“If he can do that, why can’t I?” – Steven Donnelly seeks switch to the fast-track

Steven Donnelly [4(0)-0] is not one for tradition.

The Ballymena light middleweight takes his first step up on Friday night but is keen to be moved faster, much faster.

The Rio Olympian boxes for the fifth time as a pro at the Ulster Hall, taking on game Nicaraguan Edwin Palacios [12(8)-7(2)-1] over six rounds, his first time being scheduled beyond four.

It’s a positive move but it is hardly a match-up that jumps off the running order – especially considering Donnelly’s pedigree and experience in the five-round World Series of Boxing.

‘The Donn’ is being brought along like a strong British or Irish prospect but, at 30 years of age, he is in a hurry – especially having been out since October due to, initially, a niggling injury before a fight in March fell through on the day.

Donnelly enviously looks at former amateur foes Abass Baraou [6(3)-0] and Balazs Bacskai [9(5)-0], with the German and Hungarian both having numerous championships fights under their respective belts already as they ride the fast track.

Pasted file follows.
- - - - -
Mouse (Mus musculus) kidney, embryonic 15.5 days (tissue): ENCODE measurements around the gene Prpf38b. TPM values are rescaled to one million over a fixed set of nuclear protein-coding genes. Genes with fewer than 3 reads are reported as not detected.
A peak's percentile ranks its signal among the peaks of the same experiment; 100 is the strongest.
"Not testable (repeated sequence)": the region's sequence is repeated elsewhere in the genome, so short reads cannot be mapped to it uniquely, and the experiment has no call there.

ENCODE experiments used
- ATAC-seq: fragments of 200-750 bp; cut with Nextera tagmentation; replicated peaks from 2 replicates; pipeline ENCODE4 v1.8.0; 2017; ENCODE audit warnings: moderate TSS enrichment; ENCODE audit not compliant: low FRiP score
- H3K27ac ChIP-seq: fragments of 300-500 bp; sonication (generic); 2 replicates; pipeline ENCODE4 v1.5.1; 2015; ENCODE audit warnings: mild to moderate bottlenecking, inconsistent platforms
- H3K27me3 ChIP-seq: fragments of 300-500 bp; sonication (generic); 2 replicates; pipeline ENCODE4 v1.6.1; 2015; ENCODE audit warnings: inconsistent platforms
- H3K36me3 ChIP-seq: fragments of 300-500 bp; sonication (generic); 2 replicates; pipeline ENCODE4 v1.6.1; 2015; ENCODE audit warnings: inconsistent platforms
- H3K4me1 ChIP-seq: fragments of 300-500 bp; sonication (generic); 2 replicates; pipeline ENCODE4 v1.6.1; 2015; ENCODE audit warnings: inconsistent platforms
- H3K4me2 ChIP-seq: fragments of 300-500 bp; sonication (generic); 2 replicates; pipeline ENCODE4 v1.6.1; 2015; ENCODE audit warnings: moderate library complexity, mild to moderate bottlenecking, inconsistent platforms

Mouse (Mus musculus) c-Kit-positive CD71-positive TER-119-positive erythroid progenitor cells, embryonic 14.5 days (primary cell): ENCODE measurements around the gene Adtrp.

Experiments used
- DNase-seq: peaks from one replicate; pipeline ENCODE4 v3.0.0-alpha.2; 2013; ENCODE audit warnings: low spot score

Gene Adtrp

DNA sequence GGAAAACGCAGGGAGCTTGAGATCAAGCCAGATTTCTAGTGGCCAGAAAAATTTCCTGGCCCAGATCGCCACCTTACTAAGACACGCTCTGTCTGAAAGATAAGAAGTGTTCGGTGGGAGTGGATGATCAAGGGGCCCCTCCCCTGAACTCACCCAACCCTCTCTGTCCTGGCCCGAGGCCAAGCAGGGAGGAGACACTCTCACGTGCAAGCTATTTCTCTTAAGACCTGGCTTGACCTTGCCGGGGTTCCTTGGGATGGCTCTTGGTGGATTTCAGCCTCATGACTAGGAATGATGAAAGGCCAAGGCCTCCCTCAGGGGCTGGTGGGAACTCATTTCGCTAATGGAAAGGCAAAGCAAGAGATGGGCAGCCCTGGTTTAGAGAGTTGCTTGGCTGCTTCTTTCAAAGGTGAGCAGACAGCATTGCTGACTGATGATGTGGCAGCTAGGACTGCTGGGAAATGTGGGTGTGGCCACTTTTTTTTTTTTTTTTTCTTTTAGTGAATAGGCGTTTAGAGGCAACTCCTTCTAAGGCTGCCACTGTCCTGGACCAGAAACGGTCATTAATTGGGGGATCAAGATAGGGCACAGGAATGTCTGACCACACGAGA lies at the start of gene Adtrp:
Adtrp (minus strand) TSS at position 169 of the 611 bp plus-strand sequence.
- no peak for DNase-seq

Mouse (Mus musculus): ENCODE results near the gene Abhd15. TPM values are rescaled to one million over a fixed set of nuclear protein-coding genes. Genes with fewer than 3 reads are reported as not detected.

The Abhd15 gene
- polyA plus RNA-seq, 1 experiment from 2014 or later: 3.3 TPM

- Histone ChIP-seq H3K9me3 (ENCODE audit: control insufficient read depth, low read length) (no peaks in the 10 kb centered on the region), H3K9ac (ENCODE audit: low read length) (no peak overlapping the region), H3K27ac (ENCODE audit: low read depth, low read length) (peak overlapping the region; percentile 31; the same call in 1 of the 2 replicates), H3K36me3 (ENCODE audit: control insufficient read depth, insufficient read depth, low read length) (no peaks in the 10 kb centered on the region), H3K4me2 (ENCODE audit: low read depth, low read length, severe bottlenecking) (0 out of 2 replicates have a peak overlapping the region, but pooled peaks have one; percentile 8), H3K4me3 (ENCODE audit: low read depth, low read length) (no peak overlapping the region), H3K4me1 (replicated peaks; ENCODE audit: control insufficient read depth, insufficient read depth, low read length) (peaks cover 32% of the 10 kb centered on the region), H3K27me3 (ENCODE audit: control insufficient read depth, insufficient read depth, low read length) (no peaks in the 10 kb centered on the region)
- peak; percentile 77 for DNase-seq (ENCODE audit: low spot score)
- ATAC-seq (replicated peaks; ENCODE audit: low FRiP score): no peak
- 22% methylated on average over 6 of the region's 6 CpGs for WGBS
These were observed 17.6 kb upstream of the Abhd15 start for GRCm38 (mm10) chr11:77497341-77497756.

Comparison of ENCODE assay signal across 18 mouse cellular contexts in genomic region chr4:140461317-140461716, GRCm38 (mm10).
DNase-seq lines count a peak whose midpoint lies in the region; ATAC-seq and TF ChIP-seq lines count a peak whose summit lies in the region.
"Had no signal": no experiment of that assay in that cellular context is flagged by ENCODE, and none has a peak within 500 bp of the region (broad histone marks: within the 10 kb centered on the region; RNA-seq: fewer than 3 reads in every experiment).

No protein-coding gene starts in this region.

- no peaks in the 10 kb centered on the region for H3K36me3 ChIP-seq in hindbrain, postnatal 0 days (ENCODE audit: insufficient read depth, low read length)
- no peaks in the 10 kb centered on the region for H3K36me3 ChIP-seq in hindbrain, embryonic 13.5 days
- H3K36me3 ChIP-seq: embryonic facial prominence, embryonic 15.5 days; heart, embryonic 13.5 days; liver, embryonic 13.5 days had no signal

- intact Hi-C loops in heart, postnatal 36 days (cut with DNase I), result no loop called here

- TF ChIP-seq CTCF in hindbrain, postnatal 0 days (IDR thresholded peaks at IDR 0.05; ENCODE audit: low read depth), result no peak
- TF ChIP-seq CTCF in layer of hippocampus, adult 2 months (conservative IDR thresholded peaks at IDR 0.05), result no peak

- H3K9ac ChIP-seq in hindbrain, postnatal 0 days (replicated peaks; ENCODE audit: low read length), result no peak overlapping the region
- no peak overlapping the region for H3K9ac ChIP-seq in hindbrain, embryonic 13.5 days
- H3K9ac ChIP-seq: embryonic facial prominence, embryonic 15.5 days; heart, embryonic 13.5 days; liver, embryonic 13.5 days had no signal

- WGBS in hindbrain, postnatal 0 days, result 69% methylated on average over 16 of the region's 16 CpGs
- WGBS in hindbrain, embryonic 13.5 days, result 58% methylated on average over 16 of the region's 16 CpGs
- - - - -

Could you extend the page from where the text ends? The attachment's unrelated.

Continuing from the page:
Vasyl Lomachenko is the obvious, and extreme, example but European and Central Asian prospects in general are moved much faster than their British and Irish counterparts.

Donnelly wants to follow this trend and explained to Irish-Boxing.com how “there’s no point waiting around, doing all this training, for fights with no-one. I’ve already wasted a few months of my career there which is something I can’t afford to do. I want to push on.”

“There’s guys I’ve fought before like Abass Baraou, he’s fighting ex-world champions and he’s only had five or six fights. If he can do that, why can’t I? I want to build the momentum and perform.”

“Balazs Bacskai is another who is flying up, all these guys, they’re fighting top guys, starting in eight rounders, moving quick.”

Donnelly is edging in this direction versus Palacios, who looks to be stronger than the average Nicaraguan journeyman, and he believes that a more competitive match-up will enable him to shine.

The double Commonwealth Games bronze medallist described how “his one is a good guy, very good, actually, from what I hear.”

“Nicaraguans, they’re very tough, he’ll be there for the whole distance. I’ll just see how the fight goes on Friday, the bigger the test, the better I’ll be. I’ll kick on from here with a great performance.”

“It makes me look bad, the guys who don’t really do anything, it’s hard to focus, it gets kind of boring.”

“This guy is going to come, he’s going to throw, he’s going to be there all the time. I’m looking forward to it, showing what I can do.

“I’m hoping to impress, do the six rounds and then move fast. I’ve got one chance at this, I want to take risks.”


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Joe O'Neill

Reporting on Irish boxing the past five years. Work has appeared on irish-boxing.com, Boxing News, the42.ie, and local and national media. Provide live ringside updates, occasional interviews, and special features on the future of Irish boxing. email: joneill6@tcd.ie